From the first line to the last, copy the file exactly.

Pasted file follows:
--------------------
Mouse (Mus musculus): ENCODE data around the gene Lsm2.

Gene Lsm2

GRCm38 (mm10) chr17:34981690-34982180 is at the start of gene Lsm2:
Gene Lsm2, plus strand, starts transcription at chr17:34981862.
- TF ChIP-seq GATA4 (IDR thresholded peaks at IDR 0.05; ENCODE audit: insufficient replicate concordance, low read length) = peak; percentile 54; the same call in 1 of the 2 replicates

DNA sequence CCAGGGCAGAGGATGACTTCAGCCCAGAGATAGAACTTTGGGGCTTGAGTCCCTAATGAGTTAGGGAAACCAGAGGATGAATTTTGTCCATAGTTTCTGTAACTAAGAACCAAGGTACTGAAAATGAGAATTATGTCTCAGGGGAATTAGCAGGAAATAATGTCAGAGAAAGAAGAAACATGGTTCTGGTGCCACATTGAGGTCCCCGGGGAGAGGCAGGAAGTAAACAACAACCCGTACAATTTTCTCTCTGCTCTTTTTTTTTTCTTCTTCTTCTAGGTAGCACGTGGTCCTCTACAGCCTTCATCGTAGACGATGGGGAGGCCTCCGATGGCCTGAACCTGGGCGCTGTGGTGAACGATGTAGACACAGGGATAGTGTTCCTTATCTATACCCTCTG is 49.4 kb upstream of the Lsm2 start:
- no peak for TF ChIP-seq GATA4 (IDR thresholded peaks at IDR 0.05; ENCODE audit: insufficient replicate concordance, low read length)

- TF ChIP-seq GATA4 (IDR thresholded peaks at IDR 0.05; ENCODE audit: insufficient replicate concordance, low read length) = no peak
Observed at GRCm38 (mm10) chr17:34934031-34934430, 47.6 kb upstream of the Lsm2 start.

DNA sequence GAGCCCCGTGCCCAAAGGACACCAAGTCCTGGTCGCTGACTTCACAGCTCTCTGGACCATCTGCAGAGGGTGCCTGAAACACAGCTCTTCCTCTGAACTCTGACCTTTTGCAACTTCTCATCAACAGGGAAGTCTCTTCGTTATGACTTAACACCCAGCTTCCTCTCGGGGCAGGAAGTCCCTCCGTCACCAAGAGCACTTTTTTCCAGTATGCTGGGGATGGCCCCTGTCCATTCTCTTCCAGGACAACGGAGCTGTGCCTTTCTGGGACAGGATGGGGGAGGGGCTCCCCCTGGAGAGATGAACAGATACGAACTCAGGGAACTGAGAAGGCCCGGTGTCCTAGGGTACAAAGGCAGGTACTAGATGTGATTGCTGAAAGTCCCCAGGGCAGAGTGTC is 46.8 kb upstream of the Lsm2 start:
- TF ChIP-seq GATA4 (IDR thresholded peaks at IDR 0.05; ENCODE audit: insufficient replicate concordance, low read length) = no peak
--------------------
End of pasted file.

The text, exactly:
Mouse (Mus musculus): ENCODE data around the gene Lsm2.

Gene Lsm2

GRCm38 (mm10) chr17:34981690-34982180 is at the start of gene Lsm2:
Gene Lsm2, plus strand, starts transcription at chr17:34981862.
- TF ChIP-seq GATA4 (IDR thresholded peaks at IDR 0.05; ENCODE audit: insufficient replicate concordance, low read length) = peak; percentile 54; the same call in 1 of the 2 replicates

DNA sequence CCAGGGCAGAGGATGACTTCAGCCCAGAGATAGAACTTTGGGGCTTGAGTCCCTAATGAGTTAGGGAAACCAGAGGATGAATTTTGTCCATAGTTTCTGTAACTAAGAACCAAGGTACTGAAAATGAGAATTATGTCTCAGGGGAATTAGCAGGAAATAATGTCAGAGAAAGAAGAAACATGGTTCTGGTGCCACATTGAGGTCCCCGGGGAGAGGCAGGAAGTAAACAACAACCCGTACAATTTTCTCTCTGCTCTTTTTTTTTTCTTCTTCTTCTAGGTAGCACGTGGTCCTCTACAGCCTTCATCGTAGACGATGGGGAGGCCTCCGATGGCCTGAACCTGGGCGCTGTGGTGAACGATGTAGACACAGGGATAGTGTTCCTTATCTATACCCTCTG is 49.4 kb upstream of the Lsm2 start:
- no peak for TF ChIP-seq GATA4 (IDR thresholded peaks at IDR 0.05; ENCODE audit: insufficient replicate concordance, low read length)

- TF ChIP-seq GATA4 (IDR thresholded peaks at IDR 0.05; ENCODE audit: insufficient replicate concordance, low read length) = no peak
Observed at GRCm38 (mm10) chr17:34934031-34934430, 47.6 kb upstream of the Lsm2 start.

DNA sequence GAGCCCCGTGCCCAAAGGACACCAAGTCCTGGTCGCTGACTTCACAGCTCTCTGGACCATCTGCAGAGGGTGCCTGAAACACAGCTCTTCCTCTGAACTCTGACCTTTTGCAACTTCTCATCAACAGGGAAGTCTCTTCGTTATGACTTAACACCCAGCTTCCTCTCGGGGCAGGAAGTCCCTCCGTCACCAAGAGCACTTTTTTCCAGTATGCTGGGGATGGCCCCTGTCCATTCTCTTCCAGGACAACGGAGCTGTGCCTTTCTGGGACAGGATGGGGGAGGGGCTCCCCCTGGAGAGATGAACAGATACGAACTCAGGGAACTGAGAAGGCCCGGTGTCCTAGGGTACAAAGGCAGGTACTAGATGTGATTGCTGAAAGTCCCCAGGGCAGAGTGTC is 46.8 kb upstream of the Lsm2 start:
- TF ChIP-seq GATA4 (IDR thresholded peaks at IDR 0.05; ENCODE audit: insufficient replicate concordance, low read length) = no peak